Sunday, February 19, 2012

When The Tripods Came... for him

a.k.a. his proper name, Samuel Youd

John Christopher, one of my favorite authors of the apocalypse fiction, has died.

I'm not going to recap his life... there are plenty of resources on the internet for that (although not nearly enough, in my opinion). I'm just here to express my grief on the loss of this author.

The Tripods

I guess I should just start out with what most people will be familiar with, his Tripods Trilogy (+1). Fanboys a little older than me probably read the first three books in grade school... they were common in libraries across the country. The White Mountains, The City of Gold and Lead, and The Pool of Fire tell of a world thrown back into the pre-machine ages, ruled by aliens who strode across the land in thrice-footed titans known as Tripods, who are also worshipped and loved by the populace thanks to a "cap" they place on humans upon reaching an agreeable age of maturity. Naturally, there are people who eventually rise up against this... the Freemen... and this is the tale of three young boys who join their camp and the fight against the tyranny of the Tripods.

Most of us either read these books in the school library, or the public library, or watched the BBC adaptations of the books on PBS and THEN read the books. That's how it happened for me. It didn't help that I had a crush on the actor who played Will (who looks disconcertingly like a young Paul McCartney).

This is the cover art from our library's copy.
I remember discovering the series on our local PBS channel, a branch of Kentucky Educational Television (KET), one Sunday morning. My brothers and even my sister were pretty captivated by it. Science Fiction? British? Sunday morning? Sign us up. Later I would see one of the books serialised in comic form in Boy's Life, but it was not as engrossing as the series. I sought out the books and of course raced through them, lamenting Henry's fate in the third book and eagerly awaiting the second series to see the alien Masters on screen.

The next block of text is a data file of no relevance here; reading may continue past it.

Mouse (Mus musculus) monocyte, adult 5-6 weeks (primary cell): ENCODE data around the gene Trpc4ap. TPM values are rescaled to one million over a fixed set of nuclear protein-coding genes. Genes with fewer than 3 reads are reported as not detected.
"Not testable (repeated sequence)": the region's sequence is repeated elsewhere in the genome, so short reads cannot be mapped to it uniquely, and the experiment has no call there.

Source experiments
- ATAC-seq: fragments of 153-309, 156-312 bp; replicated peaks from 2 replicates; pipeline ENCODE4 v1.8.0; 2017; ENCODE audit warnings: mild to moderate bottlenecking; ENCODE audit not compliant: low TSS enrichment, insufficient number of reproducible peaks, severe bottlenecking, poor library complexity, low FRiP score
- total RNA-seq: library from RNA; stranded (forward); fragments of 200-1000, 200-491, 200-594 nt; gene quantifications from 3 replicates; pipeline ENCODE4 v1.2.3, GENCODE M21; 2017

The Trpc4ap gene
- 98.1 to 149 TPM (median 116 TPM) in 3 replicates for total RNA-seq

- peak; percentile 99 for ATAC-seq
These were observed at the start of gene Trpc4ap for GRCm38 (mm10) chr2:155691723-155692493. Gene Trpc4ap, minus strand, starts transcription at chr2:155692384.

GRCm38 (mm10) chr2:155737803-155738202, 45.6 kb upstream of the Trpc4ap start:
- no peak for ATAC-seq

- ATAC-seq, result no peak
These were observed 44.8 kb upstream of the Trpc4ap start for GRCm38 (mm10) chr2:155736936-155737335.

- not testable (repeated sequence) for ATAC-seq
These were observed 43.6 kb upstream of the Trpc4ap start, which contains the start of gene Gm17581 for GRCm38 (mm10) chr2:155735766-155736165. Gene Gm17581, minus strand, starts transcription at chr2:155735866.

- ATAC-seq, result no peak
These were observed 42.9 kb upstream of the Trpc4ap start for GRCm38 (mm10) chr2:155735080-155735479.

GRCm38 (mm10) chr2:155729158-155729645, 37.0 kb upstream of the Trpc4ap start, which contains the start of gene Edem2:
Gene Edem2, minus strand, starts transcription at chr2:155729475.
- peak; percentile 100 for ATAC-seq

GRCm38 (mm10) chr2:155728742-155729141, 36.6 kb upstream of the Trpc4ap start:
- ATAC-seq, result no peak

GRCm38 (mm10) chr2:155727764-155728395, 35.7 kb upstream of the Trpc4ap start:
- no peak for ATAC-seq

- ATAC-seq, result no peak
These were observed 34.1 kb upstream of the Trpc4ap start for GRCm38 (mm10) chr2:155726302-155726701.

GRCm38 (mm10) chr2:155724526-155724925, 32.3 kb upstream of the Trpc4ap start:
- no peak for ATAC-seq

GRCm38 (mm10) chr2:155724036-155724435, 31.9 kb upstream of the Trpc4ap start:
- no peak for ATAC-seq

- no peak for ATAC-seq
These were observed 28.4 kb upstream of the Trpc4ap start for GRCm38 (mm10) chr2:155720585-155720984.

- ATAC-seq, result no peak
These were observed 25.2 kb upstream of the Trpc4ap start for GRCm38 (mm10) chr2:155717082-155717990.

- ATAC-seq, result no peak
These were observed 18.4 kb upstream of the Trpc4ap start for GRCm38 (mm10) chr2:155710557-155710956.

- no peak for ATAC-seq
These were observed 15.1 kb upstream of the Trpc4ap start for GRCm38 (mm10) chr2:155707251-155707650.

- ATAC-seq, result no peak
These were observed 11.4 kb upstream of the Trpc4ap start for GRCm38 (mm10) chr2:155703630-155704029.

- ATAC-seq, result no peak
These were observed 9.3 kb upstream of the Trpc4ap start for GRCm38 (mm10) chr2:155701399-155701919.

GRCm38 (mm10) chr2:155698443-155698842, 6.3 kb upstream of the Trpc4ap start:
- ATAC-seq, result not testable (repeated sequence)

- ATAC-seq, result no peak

In the 80s, for some reason, Youd penned a forth book, When The Tripods Came, a prequel telling of how the Tripods took over. They apparently used viral programming on television to do so, which was a bit prescient of how the internet would eventually help spiral popular things to the top of popular culture. When the internet finally started doing this, I noticed this similarity and thought it very peculiar. I wonder who really put that Hamster Dance online... Anyway, the book was a good chapter in the story, but it did feel kind of tacked on.... good, but unnecessary.

I liked how the books played as a comedy in the strictest terms, because, after the Masters were defeated and driven from the planet, humanity started its in-squabbling again. Oh humanity, will you ever learn? Yes, I view The Tripods ultimate as a comedy, in the strictest sense, because my actual favorite trilogy from Youd is very definitely a tragedy...

Art in the style of the Tripods, above...
It wasn't until I was an adult that I would come across many more John Christopher works. One that sticks with me is the Sword of the Spirits trilogy. It's a tragedy, in that our hero does not meet the best of fates at the end. Youd also manages to do something remarkable... he takes a likable protagonist, and through the course of three books, turns him into an absolute asshole without you really noticing it until the very end. Christianity also gets a very cold shoulder at first in the trilogy, being something to be ridiculed, but in the end it overturns the now-tyrant protagonist, who had become the aforementioned asshole. An awesome trilogy, with a very depressing end, that I can read over and over again.

The Lotus Caves

Youd wrote other stories as well, some quite well received, still. Probably the most famous is The Lotus Caves. It takes place on a Moon base. Humans are living there, squee, so it's already pretty fun from the start. Two boys hijack a go-cart and have an adventure in the moon mountains, only to discover a hidden cave where a Hive mind lurks, wanting to soak them in. Pretty gripping stuff for youngsters, lemme tell you.

But I don't think anything compares to his apocalyptic novel, No Blade of Grass.

I came across this very edition in a used paperback store in Lexington, KY, for only two bucks. I was elated when I realized what I had found... a JC novel I'd never read and knew nothing about... I knew I'd eat it up in mere days.

Kind of ironic, because the book is about the world starving to death. All grain based plants... meaning, most of them, fall ill to a virus, and the story follows a group of survivors trying to make it to one of their relatives' farms to live off of potatoes. The depravity they have to endure along the way is astonishing, when you consider when the book was published. It's my favorite John Christopher book of all, I have a first edition in storage even.

Anyway, it's not like I thought that he was going to write another book, but it is sad that he is gone. I wish they'd finished the Tripods on BBC for him.